Writing for the Baltimore Evening Sun on 26 July 1920, in an article entitled "Bayard vs. Lionheart" (and reprinted in the book On Politics: A Carnival of Buncombe), Mencken opined cynically on the difficulties of good men reaching national office:
The larger the mob, the harder the test. In small areas, before small electorates, a first-rate man occasionally fights his way through, carrying even the mob with him by force of his personality. But when the field is nationwide, and the fight must be waged chiefly at second and third hand, and the force of personality cannot so readily make itself felt, then all the odds are on the man who is, intrinsically, the most devious and mediocre — the man who can most easily adeptly disperse the notion that his mind is a virtual vacuum.He also said this about the red states:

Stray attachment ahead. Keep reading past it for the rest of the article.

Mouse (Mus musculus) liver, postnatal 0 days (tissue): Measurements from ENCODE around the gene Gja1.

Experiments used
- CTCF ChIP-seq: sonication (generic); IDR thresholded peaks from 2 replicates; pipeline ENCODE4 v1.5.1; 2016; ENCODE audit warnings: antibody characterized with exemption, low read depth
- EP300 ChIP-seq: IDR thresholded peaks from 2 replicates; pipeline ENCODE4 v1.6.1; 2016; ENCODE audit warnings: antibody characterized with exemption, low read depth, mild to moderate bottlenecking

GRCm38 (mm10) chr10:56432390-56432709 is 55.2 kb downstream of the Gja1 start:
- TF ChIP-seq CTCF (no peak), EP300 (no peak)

The Presidency tends, year by year, to go to such men. As democracy is perfected, the office represents, more and more closely, the inner soul of the people. We move toward a lofty ideal. On some great and glorious day the plain folks of the land will reach their heart's desire at last, and the White House will be adorned by a downright moron.
...for all its size and all its wealth and all the "progress" it babbles of, it is almost as sterile, artistically, intellectually, culturally, as the Sahara Desert. There are single acres in Europe that house more first-rate men than all the states south of the Potomac; there are probably single square miles in America. If the whole of the late Confederacy were to be engulfed by a tidal wave tomorrow, the effect upon the civilized minority of men in the world would be but little greater than that of a flood on the Yang-tse-kiang. It would be impossible in all history to match so complete a drying-up of a civilization.
Hat tip: snopes